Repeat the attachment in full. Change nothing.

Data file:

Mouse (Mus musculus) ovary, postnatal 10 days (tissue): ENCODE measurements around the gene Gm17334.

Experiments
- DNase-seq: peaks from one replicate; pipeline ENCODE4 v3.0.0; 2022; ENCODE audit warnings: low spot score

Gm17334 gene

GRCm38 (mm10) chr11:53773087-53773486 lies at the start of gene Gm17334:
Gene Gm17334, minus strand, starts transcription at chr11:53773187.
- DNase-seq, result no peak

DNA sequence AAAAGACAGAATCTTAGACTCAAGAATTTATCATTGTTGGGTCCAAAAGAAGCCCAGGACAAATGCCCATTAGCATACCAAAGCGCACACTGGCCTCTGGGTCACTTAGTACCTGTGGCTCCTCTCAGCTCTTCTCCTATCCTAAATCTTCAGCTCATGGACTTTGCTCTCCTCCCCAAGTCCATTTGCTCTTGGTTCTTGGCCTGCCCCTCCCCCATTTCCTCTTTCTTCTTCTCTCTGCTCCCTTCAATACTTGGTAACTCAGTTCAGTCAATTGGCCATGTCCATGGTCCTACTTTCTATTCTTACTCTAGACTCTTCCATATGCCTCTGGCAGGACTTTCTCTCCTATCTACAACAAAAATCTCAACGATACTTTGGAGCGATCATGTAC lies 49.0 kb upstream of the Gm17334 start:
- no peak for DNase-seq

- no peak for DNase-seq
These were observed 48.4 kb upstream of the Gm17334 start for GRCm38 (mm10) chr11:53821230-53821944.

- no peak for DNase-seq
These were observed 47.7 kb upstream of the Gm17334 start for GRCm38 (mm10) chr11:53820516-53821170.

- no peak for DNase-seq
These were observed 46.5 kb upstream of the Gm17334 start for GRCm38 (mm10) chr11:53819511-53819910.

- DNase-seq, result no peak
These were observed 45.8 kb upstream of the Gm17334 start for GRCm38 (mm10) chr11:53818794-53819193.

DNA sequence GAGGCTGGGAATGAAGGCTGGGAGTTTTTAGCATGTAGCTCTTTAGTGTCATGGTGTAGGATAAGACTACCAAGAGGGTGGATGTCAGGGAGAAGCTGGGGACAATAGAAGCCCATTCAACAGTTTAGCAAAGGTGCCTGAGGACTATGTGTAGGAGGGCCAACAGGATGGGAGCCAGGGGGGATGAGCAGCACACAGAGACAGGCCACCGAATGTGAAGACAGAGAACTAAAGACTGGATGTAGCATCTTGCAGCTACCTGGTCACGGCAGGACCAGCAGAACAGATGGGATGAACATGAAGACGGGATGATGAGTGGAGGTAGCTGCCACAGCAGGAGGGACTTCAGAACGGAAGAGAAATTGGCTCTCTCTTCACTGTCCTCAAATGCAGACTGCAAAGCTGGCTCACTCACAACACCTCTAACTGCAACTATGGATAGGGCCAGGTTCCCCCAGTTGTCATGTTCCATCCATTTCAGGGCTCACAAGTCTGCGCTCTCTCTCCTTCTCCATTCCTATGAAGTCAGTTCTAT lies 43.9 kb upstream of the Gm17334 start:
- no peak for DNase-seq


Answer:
Mouse (Mus musculus) ovary, postnatal 10 days (tissue): ENCODE measurements around the gene Gm17334.

Experiments
- DNase-seq: peaks from one replicate; pipeline ENCODE4 v3.0.0; 2022; ENCODE audit warnings: low spot score

Gm17334 gene

GRCm38 (mm10) chr11:53773087-53773486 lies at the start of gene Gm17334:
Gene Gm17334, minus strand, starts transcription at chr11:53773187.
- DNase-seq, result no peak

DNA sequence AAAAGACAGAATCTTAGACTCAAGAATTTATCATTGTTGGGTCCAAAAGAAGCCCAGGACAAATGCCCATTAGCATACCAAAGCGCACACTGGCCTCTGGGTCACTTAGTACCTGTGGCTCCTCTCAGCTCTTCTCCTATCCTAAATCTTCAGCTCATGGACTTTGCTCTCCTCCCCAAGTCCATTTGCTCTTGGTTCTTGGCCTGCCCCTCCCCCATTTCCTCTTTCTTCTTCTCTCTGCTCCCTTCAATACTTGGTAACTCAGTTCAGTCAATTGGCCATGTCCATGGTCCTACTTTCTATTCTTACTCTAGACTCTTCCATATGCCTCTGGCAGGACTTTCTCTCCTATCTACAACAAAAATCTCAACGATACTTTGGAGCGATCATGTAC lies 49.0 kb upstream of the Gm17334 start:
- no peak for DNase-seq

- no peak for DNase-seq
These were observed 48.4 kb upstream of the Gm17334 start for GRCm38 (mm10) chr11:53821230-53821944.

- no peak for DNase-seq
These were observed 47.7 kb upstream of the Gm17334 start for GRCm38 (mm10) chr11:53820516-53821170.

- no peak for DNase-seq
These were observed 46.5 kb upstream of the Gm17334 start for GRCm38 (mm10) chr11:53819511-53819910.

- DNase-seq, result no peak
These were observed 45.8 kb upstream of the Gm17334 start for GRCm38 (mm10) chr11:53818794-53819193.

DNA sequence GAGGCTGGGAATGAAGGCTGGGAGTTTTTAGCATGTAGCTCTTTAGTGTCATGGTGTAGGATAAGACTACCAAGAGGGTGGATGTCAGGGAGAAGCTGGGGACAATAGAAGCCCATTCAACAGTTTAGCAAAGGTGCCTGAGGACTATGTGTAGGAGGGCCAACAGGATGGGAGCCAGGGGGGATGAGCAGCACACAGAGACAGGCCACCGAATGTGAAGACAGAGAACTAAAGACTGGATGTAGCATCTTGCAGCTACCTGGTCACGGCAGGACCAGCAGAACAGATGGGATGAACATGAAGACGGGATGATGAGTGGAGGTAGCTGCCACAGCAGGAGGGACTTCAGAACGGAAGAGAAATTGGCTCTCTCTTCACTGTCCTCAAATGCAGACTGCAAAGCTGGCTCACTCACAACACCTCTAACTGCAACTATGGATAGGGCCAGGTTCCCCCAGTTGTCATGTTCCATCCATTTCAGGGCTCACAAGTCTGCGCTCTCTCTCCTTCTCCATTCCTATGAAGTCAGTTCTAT lies 43.9 kb upstream of the Gm17334 start:
- no peak for DNase-seq